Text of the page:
Doris Kartinyeri was born to Ngarrindjeri parents at Raukkan, which was then known as Point McLeay, on Lake Alexandrina, South Australia. Her mother died when she was four weeks old, and Doris was taken by the Aboriginal Protection Board without her father's consent, a 'stolen child', to be brought up in Colebrook Home until at the age of fourteen she was put into domestic service.
As an adult, and after having three children of her own, Kartinyeri began to explore her family background, and became active on behalf of her community. The story of her struggle to find her identity is told in her biography Kick the Tin.
Her children's book, Bush Games and Knucklebones, gives an insight into what life was like growing up in a children's home in the 1950s, and celebrates the friendships she formed at Colebrook,with the children bonding to become their own special type of family.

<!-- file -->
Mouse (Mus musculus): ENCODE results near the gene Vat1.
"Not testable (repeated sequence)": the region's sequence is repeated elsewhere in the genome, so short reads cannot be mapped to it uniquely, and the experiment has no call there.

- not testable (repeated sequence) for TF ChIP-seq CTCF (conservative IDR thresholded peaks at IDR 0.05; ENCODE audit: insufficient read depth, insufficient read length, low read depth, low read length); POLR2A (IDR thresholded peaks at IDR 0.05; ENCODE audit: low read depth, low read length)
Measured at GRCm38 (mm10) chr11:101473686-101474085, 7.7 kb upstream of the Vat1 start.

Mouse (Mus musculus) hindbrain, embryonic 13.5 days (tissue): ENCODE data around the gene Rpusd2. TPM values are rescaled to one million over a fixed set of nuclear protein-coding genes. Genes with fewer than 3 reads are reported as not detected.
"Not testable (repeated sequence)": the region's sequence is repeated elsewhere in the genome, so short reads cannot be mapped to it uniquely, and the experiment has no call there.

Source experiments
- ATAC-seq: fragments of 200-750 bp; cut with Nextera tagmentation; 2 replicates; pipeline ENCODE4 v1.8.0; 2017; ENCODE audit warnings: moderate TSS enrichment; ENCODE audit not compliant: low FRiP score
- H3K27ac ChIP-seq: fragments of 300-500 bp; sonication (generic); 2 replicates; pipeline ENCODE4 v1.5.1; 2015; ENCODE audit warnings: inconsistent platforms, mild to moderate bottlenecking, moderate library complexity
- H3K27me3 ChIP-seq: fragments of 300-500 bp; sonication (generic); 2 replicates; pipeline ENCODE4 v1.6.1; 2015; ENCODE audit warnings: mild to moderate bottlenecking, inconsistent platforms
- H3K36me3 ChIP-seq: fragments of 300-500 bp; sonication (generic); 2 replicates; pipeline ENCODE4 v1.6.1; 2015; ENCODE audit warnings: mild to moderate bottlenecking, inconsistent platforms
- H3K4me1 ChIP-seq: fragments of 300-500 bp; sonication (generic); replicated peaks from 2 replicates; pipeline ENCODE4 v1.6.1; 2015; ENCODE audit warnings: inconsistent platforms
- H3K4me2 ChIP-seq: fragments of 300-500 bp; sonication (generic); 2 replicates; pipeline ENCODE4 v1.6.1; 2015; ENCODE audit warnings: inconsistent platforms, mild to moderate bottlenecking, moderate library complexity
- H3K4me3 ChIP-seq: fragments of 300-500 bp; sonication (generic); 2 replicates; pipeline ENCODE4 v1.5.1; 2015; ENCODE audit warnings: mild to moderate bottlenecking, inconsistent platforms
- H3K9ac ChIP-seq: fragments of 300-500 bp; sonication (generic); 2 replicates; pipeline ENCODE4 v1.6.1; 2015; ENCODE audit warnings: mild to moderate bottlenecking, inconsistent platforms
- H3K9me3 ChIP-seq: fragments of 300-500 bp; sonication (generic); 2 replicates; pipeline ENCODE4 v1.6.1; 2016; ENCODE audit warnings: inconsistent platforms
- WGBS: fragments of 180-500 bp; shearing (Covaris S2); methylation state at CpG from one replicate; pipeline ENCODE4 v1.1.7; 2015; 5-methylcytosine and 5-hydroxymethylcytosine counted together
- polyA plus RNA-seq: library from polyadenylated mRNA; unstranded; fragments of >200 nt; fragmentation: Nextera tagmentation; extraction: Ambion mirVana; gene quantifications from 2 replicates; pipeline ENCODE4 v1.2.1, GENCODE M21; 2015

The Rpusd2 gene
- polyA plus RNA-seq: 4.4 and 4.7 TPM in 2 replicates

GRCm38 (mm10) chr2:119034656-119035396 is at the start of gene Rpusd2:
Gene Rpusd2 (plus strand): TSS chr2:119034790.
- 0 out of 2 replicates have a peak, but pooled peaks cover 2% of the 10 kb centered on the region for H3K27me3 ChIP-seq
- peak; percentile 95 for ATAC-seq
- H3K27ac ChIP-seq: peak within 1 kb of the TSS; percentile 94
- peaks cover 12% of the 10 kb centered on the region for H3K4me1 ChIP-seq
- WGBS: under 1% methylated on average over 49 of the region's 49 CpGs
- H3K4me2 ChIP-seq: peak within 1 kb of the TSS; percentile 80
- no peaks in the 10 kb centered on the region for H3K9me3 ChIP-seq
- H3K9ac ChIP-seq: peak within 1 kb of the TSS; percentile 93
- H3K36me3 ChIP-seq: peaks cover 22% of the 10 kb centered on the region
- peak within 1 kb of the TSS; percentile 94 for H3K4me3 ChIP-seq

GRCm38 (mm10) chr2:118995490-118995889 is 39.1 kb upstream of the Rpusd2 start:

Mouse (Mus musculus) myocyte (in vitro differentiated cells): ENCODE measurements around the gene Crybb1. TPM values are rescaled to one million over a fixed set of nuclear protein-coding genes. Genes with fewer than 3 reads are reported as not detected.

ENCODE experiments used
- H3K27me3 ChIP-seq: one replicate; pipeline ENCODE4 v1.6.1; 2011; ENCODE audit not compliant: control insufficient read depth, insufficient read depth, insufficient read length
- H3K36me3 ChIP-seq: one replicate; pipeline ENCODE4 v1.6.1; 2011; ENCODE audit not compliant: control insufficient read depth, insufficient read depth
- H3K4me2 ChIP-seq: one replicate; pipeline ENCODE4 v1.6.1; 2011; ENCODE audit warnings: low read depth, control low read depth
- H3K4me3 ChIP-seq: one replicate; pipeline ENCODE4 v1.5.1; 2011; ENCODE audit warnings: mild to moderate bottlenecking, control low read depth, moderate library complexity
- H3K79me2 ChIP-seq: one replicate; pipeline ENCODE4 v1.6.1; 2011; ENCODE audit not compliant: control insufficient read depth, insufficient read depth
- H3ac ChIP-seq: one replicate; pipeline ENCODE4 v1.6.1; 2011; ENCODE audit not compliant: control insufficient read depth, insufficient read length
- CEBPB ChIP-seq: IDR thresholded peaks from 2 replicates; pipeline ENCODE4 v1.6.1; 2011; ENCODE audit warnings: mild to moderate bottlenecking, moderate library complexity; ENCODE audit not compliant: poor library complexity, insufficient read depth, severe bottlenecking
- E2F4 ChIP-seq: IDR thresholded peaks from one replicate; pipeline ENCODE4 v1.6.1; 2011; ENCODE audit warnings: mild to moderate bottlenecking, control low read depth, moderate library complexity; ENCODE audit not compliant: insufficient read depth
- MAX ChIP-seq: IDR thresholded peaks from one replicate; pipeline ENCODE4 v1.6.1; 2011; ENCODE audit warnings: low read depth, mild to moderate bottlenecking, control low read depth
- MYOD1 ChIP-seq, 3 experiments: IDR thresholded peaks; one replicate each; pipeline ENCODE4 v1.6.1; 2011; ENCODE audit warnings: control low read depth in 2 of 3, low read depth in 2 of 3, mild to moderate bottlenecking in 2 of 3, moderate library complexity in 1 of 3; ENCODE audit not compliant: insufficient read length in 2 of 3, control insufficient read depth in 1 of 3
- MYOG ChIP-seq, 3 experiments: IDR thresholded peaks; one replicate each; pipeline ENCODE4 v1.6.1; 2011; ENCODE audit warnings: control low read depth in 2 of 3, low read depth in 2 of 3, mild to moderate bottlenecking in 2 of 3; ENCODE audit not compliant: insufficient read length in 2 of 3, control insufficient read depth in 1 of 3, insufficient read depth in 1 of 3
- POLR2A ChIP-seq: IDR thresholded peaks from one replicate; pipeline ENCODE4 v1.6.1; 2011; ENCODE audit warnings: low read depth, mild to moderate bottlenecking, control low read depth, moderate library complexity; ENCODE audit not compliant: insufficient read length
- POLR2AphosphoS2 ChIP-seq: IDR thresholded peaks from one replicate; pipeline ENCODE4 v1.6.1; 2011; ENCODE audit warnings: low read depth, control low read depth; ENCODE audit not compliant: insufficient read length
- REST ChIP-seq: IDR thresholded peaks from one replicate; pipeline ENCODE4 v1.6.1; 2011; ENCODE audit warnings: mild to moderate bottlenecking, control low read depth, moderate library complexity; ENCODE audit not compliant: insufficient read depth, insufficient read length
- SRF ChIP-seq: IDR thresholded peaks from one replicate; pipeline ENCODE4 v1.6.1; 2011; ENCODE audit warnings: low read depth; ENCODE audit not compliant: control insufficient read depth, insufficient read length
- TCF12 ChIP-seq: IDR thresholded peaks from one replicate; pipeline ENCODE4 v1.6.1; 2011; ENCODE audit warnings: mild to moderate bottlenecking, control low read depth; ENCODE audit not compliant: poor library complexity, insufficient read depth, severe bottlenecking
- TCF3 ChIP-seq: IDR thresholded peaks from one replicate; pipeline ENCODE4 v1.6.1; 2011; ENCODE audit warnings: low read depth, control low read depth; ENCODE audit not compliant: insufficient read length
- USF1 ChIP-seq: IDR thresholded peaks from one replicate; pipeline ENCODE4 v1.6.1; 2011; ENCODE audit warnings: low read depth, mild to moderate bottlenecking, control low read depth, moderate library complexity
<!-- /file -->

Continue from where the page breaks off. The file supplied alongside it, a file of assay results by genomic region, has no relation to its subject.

Kartinyeri's story was recorded by the National Library of Australia for the Bringing Them Home oral history project and appeared in the associated publication Many Voices: Reflections on experiences of Indigenous child separation, edited by Doreen Mellor and Anna Haebich (2002).